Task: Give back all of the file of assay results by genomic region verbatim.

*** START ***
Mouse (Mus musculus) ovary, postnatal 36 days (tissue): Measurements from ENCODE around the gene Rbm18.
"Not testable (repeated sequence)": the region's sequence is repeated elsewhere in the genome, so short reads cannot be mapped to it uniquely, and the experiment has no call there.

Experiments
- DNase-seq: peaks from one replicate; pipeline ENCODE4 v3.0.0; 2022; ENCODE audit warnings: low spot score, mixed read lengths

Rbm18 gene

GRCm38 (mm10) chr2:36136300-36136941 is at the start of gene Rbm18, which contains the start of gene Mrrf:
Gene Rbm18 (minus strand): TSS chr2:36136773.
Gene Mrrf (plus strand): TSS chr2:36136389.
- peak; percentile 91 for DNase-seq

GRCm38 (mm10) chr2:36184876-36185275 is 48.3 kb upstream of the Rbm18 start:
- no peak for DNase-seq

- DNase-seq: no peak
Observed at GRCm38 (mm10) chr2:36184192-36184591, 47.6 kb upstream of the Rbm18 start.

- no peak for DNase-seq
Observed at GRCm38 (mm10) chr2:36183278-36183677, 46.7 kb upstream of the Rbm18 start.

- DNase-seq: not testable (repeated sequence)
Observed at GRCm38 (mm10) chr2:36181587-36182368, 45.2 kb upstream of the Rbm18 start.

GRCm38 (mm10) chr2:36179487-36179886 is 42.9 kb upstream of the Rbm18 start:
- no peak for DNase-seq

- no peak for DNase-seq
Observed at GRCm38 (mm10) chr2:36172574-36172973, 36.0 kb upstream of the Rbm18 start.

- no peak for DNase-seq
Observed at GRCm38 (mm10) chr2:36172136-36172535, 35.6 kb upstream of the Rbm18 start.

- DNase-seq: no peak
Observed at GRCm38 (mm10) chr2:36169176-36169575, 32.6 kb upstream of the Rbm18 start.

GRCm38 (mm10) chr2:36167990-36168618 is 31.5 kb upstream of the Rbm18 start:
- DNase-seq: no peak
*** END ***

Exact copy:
Mouse (Mus musculus) ovary, postnatal 36 days (tissue): Measurements from ENCODE around the gene Rbm18.
"Not testable (repeated sequence)": the region's sequence is repeated elsewhere in the genome, so short reads cannot be mapped to it uniquely, and the experiment has no call there.

Experiments
- DNase-seq: peaks from one replicate; pipeline ENCODE4 v3.0.0; 2022; ENCODE audit warnings: low spot score, mixed read lengths

Rbm18 gene

GRCm38 (mm10) chr2:36136300-36136941 is at the start of gene Rbm18, which contains the start of gene Mrrf:
Gene Rbm18 (minus strand): TSS chr2:36136773.
Gene Mrrf (plus strand): TSS chr2:36136389.
- peak; percentile 91 for DNase-seq

GRCm38 (mm10) chr2:36184876-36185275 is 48.3 kb upstream of the Rbm18 start:
- no peak for DNase-seq

- DNase-seq: no peak
Observed at GRCm38 (mm10) chr2:36184192-36184591, 47.6 kb upstream of the Rbm18 start.

- no peak for DNase-seq
Observed at GRCm38 (mm10) chr2:36183278-36183677, 46.7 kb upstream of the Rbm18 start.

- DNase-seq: not testable (repeated sequence)
Observed at GRCm38 (mm10) chr2:36181587-36182368, 45.2 kb upstream of the Rbm18 start.

GRCm38 (mm10) chr2:36179487-36179886 is 42.9 kb upstream of the Rbm18 start:
- no peak for DNase-seq

- no peak for DNase-seq
Observed at GRCm38 (mm10) chr2:36172574-36172973, 36.0 kb upstream of the Rbm18 start.

- no peak for DNase-seq
Observed at GRCm38 (mm10) chr2:36172136-36172535, 35.6 kb upstream of the Rbm18 start.

- DNase-seq: no peak
Observed at GRCm38 (mm10) chr2:36169176-36169575, 32.6 kb upstream of the Rbm18 start.

GRCm38 (mm10) chr2:36167990-36168618 is 31.5 kb upstream of the Rbm18 start:
- DNase-seq: no peak